tv Craig Melvin Reports MSNBC November 11, 2021 8:00am-9:00am PST
thank you for the privilege of your time. and a good thursday morning to you from msnbc world head kwaerlts in new york city. on this veteran's day we start by honoring the men and women who have served our country. those of us who live in freedom will always be grateful to those who help preserve it. right now for that reason, we have our eyes on arlington national cemetery there in northern virginia. any moment president biden and first lady dr. jill biden will lay a wreath at the tomb of the unknown soldier. it's the first veteran's day we're marking since withdrawing from america's longest war in afghanistan just a few months ago. when the ceremony starts, we will take you there live.
also some big stories you need to know about. inflation just hit a three decade high in october. the prices of food, gas, toys, clothes, all ballooning. and folks are frustrated. >> you just can't keep printing money without it making the money worth less. >> i guess it's something we keep talking about in the house. how to conserve, how to save. >> also this hour, the trial of kyle rittenhouse is underway right now. rittenhouse's testimony on wednesday during this hour can only be described as a roller coaster ride. this morning some of the attention is on the judge. we're going to dig into why. also some pandemic progress. nearly one million children younger than 12 have gotten that vaccine. but if we know anything about this pandemic, it's that it is unpredictable. new case clusters popping up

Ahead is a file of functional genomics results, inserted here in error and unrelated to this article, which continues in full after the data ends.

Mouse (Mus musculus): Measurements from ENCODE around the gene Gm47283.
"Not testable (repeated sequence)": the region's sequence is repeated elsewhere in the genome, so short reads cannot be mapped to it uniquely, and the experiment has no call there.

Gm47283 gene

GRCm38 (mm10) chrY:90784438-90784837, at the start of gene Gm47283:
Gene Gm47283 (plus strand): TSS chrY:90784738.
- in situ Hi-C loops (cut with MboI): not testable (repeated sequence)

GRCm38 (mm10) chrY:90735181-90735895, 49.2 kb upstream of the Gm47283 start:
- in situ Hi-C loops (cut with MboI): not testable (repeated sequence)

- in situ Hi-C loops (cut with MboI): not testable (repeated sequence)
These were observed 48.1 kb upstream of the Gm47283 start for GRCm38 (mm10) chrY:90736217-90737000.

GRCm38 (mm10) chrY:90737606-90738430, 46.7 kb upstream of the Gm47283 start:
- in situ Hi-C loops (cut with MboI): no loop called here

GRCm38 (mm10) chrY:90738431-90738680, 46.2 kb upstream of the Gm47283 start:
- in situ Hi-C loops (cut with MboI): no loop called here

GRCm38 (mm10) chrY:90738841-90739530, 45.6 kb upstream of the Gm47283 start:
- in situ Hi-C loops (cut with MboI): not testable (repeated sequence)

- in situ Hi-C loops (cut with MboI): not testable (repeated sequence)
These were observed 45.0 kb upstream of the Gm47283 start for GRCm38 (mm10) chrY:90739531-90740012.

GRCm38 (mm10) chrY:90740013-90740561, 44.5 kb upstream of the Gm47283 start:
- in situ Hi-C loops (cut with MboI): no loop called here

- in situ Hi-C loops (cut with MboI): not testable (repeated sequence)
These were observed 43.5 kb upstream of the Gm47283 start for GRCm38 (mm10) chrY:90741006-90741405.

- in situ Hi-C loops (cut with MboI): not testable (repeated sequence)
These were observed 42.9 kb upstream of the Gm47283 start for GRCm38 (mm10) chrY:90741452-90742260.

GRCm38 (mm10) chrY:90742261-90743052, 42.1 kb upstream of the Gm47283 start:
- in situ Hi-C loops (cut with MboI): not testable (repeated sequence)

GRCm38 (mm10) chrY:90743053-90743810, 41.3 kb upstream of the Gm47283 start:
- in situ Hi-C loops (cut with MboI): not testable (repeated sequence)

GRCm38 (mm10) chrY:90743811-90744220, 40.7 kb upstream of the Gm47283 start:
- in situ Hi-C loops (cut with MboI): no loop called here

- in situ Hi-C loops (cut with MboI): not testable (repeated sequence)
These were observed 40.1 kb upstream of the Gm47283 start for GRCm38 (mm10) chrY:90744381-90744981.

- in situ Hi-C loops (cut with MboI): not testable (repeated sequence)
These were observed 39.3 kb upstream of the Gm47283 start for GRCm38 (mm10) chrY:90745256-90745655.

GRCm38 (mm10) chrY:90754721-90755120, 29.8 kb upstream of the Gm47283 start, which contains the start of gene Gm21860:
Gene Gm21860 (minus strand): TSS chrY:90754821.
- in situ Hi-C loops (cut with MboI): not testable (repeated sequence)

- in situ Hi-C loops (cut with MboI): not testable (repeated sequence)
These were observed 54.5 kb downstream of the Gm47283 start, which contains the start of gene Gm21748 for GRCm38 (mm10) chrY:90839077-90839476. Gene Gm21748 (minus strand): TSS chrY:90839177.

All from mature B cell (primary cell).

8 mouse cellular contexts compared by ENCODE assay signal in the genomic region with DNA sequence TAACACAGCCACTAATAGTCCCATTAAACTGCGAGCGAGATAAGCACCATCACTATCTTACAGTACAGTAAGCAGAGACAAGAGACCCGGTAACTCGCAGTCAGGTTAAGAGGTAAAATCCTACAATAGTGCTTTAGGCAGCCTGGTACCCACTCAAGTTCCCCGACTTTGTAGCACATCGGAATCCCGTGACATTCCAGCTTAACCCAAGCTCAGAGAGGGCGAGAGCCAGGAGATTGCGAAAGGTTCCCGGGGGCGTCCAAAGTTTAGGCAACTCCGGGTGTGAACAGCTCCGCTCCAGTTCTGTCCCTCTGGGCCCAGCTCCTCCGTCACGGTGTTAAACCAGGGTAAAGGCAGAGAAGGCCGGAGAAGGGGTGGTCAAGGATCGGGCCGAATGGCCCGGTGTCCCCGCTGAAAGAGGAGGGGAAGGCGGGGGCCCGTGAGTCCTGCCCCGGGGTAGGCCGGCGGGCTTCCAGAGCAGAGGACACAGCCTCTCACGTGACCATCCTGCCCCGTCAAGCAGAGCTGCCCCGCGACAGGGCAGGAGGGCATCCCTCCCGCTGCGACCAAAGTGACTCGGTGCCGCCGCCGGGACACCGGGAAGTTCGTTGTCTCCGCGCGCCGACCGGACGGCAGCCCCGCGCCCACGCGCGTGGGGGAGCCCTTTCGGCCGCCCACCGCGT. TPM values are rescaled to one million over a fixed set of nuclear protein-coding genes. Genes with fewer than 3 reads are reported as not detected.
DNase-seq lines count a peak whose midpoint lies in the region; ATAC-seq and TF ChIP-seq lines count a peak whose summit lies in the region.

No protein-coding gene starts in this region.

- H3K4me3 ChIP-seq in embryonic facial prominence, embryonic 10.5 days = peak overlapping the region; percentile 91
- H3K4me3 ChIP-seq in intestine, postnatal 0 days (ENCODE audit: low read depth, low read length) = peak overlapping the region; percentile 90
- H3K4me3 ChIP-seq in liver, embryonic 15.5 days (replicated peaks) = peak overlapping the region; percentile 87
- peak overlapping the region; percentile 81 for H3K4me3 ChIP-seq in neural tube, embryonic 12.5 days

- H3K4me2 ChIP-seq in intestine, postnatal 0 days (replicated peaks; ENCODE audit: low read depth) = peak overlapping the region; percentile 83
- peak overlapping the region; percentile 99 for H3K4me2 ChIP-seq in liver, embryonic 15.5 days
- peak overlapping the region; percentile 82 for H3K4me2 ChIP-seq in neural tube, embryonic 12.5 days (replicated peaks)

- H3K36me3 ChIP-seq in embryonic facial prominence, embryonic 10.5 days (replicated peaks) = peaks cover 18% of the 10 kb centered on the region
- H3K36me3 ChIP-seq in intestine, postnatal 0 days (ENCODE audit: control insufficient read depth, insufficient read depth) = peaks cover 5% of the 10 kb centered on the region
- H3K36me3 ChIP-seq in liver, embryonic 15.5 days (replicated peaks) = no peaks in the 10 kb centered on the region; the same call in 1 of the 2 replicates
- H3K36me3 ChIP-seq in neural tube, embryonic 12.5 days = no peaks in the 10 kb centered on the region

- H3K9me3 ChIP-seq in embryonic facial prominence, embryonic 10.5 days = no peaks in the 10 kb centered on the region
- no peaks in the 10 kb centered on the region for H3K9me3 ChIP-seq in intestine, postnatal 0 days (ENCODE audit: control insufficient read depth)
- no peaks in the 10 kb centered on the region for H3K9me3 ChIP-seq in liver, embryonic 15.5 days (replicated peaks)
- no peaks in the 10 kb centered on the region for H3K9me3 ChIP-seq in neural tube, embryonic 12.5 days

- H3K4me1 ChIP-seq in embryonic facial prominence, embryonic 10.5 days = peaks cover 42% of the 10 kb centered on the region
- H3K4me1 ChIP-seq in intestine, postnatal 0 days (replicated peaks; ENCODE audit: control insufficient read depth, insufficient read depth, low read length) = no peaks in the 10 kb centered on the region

nationwide, public health experts are warning that a major new surge could hit around thanksgiving. just how bad it could get coming up in just a few moments. we are going to -- start by honoring those who serve. president biden's visit to arlington national cemetery. we are not involved in a major war for the first time in two decades. monica alba is at the white house. i want to bring in kourtney at the pentagon. monica, we'll start with you. we understand president biden has left 1600 pennsylvania avenue. he's going to be laying the wreath with the first lady any moment now. we can all imagine that his son, beau, who was a veteran will be front of mind today.
what should we expect to hear from president biden when he does speak a few minutes from now? >> undoubtedly, craig, this is a very somber and solemn day for president biden. he speaks so often about the memory of his son, beau. he did serve in iraq, and talks all of the time about the real service that many in the military have given in terms of their lives, the sacrifice, and we can expect that kind of tone from his remarks a little bit later this morning. he will first participate in this reflank ceremony. his first as commander in chief. this is something he'd done in other capacities. he's been to arlington many different times on different occasions with different titles. his first today in this veteran's day as president of the united states with the first lady, and we understand he just arrived there. so he will be there shortly. and it comes, of course, on this centennial, marking this
all-important moment of the tomb of the unknown soldier which we'll talk more about in a bit. and after that, in his remarks, the president will talk about this, but the tone and the context, the backdrop remembering that a few short months ago it was the president who ultimately decided to withdraw from afghanistan, take all the remaining troops out, and lives were lost in the process as well in that chaotic and messy system and process. and the president has said he still doesn't have any regrets about that decision. since then he has, of course, spoken with family members and continues to talk about the importance and, of course, the many contributions to society that veterans offer and today will be no different. the president will mark that, and he also is, of course, trying to do things through his administration that specifically benefit veterans, and i think you can expect the president to allude to that a little bit later this morning here as well. >> okay. monica, stand by. kourtney as monica mentioned,